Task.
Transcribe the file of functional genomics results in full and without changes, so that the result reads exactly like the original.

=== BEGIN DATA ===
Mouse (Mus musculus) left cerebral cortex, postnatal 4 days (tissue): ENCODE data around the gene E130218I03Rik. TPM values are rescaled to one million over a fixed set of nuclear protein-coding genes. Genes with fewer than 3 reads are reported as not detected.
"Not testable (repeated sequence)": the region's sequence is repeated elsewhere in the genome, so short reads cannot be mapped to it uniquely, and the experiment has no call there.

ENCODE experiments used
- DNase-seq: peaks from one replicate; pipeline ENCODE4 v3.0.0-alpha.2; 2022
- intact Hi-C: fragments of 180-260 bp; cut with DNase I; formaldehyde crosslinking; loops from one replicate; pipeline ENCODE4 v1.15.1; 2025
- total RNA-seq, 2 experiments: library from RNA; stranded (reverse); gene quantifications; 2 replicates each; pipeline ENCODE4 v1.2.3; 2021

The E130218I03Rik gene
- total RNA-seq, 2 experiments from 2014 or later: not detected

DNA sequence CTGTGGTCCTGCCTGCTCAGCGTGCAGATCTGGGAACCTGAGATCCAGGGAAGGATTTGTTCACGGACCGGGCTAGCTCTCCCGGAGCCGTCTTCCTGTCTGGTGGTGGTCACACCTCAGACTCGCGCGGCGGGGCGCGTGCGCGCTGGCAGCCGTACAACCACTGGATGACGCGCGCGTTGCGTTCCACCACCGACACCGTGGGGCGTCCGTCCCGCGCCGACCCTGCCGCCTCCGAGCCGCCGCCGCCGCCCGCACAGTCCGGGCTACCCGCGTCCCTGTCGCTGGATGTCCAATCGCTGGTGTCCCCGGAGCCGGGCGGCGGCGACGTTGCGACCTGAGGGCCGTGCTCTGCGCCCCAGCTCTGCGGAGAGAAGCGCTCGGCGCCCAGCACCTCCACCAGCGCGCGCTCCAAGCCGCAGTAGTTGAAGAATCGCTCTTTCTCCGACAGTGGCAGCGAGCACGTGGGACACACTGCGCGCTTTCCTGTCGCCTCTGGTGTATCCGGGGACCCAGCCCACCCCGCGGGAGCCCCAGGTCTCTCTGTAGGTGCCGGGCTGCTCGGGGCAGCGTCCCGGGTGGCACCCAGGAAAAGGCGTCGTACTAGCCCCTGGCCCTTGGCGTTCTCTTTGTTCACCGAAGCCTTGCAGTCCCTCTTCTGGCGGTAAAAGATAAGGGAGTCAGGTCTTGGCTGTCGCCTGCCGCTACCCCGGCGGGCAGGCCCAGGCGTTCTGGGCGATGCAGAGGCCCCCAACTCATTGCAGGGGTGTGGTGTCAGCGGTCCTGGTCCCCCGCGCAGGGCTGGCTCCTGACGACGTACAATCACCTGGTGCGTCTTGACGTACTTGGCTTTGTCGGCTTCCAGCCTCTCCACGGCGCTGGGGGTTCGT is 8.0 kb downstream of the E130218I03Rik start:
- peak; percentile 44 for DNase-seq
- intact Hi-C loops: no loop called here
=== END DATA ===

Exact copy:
Mouse (Mus musculus) left cerebral cortex, postnatal 4 days (tissue): ENCODE data around the gene E130218I03Rik. TPM values are rescaled to one million over a fixed set of nuclear protein-coding genes. Genes with fewer than 3 reads are reported as not detected.
"Not testable (repeated sequence)": the region's sequence is repeated elsewhere in the genome, so short reads cannot be mapped to it uniquely, and the experiment has no call there.

ENCODE experiments used
- DNase-seq: peaks from one replicate; pipeline ENCODE4 v3.0.0-alpha.2; 2022
- intact Hi-C: fragments of 180-260 bp; cut with DNase I; formaldehyde crosslinking; loops from one replicate; pipeline ENCODE4 v1.15.1; 2025
- total RNA-seq, 2 experiments: library from RNA; stranded (reverse); gene quantifications; 2 replicates each; pipeline ENCODE4 v1.2.3; 2021

The E130218I03Rik gene
- total RNA-seq, 2 experiments from 2014 or later: not detected

DNA sequence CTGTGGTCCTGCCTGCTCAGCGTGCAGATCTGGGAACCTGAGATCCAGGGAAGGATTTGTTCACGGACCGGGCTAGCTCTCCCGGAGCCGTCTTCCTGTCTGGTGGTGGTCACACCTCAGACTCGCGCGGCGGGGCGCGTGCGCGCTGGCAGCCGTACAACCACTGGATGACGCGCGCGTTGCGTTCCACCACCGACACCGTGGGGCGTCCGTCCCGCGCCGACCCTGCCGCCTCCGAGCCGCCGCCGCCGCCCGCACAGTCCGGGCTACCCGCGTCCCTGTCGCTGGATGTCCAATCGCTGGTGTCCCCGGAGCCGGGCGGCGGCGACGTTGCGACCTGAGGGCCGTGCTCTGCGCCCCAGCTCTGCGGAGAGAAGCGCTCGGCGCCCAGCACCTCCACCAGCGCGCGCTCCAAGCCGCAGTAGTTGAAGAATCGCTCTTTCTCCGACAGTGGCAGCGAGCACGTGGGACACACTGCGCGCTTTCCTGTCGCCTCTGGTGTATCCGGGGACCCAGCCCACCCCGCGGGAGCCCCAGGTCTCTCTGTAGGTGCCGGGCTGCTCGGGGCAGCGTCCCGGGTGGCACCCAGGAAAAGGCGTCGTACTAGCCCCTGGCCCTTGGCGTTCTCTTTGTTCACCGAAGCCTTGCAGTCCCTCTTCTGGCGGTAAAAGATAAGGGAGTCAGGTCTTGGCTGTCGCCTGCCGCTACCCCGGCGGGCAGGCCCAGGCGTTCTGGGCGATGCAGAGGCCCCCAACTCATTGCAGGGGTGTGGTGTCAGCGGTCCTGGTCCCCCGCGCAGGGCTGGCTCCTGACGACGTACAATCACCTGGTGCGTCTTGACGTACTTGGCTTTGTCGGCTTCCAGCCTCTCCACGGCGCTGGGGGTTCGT is 8.0 kb downstream of the E130218I03Rik start:
- peak; percentile 44 for DNase-seq
- intact Hi-C loops: no loop called here